Congress put the Federal Aviation Administration in charge of figuring out what rule changes are needed. So far it has done a slow and weak job. (One result is that the U.S. has lost leadership of the industry, and may even become a backwater. That is a topic for another day.)

Pilots are instinctively concerned about risks to manned aircraft, from unmanned aircraft. Much argument back and forth has ensued, but there is little or no modeling or investigation. (What happens when a 2 pound quadcopter collides with small plane at 140 knots? Apparently there have been zero experiments on the issue.)  Here is an interesting blog post on this issue.

Why See and Avoid Doesn’t Work – AVweb Insider Article.

My take on this issue is that the likelihood of serious air-to-air collisions is tiny. Far fewer than bird strikes, for example. A much bigger sour of injuries will be untrained idiots flying drones over crowds of people.

NYT review of photo drone recommends illegal and unsafe behavior

This review really missed the boat on both law and safety issues for drones. Some of what it discussed is illegal (unfortunately – I think the present law against commercial use of UAVs is too strong). A lot of it is unsafe, or rather it will be unsafe in the hands of newbies who buy this expensive but very-easy-to-use piece of technology.    Review – The Phantom 2 Vision Photo Drone From DJI – NYTimes.com.

If you have the $1200 for one of these undeniably cool machines, and the interest, the best approach is simple: buy one, and give it to me.  More seriously, here’s some good advice about learning to do photography with these.  It’s written for photographers who fundamentally are not interested in the flying part, and it’s not nearly “sufficient” for safety, but it gives a good idea of what you are in for.

Here are two videos of idiots flying these vehicles and having nasty crashes.  After the break: my two exchanges with the NY Times about the article.

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POMS talk: Aviation 1940 = Medicine 2005

B-17 Throttles

B-17 Throttles (Photo credit: rkbentley)

On Sunday I gave a capstone talk at the Production & Operations Society meeting in Denver.  I oriented my talk toward a comparison of health care now, with aviation’s transition to Standard Procedure Flying in the 1940s and 50s. BOHN POMS Standard procedure flying 2013e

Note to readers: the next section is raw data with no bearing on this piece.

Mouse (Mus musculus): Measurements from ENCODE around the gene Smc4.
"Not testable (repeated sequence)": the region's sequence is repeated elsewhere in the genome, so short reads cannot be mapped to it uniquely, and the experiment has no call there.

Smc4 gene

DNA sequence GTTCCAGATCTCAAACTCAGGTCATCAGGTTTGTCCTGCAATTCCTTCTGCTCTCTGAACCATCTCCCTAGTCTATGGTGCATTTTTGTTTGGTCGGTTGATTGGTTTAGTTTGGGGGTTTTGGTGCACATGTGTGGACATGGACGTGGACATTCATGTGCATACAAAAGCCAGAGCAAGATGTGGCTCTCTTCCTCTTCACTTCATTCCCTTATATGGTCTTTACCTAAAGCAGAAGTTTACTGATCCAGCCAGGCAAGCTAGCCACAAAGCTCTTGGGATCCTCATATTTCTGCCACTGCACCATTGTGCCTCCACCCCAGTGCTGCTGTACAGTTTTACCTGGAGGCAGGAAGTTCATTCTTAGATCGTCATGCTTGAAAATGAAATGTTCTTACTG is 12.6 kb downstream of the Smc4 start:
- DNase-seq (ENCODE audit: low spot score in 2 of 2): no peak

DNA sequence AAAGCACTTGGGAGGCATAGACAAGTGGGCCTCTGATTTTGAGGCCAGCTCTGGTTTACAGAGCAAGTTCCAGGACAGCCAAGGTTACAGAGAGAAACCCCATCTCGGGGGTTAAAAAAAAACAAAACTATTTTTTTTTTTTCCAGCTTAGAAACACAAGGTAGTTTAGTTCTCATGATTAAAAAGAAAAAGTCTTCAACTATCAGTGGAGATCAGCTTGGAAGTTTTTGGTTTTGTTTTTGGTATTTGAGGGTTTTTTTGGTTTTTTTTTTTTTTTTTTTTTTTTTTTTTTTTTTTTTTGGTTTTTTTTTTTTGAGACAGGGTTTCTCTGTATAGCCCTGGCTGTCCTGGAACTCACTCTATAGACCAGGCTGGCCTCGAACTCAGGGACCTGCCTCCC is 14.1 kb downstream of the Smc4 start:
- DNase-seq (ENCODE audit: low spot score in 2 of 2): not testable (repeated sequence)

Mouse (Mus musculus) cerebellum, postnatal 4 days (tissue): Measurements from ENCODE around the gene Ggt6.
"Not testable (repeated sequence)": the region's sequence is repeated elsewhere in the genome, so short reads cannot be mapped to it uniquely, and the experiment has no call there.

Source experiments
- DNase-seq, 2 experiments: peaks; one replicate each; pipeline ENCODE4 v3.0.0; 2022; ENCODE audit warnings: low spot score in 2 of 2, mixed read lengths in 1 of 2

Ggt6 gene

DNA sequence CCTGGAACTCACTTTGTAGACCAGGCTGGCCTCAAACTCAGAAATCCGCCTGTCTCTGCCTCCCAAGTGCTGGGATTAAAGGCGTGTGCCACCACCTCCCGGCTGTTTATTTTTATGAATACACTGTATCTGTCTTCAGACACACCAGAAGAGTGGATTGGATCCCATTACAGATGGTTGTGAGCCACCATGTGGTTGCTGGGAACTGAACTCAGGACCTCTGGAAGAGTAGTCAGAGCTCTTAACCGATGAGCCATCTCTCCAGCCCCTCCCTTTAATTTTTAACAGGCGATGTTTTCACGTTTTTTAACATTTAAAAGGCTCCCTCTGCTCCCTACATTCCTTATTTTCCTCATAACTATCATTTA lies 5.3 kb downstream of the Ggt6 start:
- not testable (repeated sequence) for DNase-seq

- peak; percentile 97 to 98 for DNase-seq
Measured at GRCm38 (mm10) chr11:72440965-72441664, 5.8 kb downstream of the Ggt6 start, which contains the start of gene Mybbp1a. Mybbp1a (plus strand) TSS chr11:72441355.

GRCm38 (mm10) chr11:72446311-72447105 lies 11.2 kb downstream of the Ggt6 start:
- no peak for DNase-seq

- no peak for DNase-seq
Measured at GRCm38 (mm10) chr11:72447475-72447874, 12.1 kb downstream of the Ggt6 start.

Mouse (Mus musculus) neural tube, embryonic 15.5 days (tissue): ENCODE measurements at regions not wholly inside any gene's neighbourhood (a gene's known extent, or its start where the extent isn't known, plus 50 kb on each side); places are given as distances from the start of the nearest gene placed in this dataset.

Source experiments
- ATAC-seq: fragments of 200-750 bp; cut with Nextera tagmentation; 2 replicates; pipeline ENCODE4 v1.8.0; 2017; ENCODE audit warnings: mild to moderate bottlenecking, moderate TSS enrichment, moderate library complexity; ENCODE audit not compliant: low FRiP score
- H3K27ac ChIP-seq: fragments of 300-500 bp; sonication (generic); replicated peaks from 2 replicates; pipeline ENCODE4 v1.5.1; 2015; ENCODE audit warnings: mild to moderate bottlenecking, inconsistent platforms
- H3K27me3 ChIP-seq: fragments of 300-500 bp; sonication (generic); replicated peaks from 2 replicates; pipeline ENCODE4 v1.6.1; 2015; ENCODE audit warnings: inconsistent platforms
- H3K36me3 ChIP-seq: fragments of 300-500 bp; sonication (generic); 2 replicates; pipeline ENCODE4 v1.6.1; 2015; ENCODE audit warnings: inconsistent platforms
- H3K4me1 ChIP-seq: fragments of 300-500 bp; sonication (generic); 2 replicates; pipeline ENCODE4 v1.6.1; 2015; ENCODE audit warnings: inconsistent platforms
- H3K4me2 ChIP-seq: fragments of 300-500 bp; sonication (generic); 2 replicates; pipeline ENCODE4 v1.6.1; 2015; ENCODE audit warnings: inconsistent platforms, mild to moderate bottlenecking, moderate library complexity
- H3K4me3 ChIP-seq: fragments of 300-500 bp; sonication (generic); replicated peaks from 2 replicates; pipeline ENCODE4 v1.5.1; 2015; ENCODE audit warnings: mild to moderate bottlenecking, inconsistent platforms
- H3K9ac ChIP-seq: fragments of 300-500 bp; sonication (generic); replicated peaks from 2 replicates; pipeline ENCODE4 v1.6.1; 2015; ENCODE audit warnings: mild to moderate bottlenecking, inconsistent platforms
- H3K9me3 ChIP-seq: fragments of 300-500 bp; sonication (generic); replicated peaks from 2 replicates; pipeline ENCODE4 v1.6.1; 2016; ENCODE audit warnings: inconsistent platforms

As in medicine now, experienced expert flyers who did not use standard procedures were still better than newly trained pilots who did. And there was resistance to the changes. But aviation had a couple of advantages in making the transition: New pilots who did not learn SPF died quickly, usually in accidents. And the old experts got rotated out of combat positions (United States Army Air Force), or eventually got shot down no matter how good they were. (Germany)

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Preventing baby-left-in-car deaths – suggestions from aviation

It’s a very hot summer, and that brings babies dying of heatstroke after they are accidentally left in a parent’s car. Years ago I thought “I could never make such a stupid mistake,” but after the research I’ve been doing on aviation safety, I no longer believe it. My own children are grown up, but many of my former students have small children, and it’s a terrible tragedy for anyone. So I’ve been thinking about how to reduce the incidence, using ideas from aviation.

<rant> One quick pet peeve: if you see someone’s  kid in a back seat looking unconscious, don’t stand around calling 911. Break the damned window and get them out! Yell at someone else to call 911I’ve seen multiple articles about people standing around in parking lots! </rant>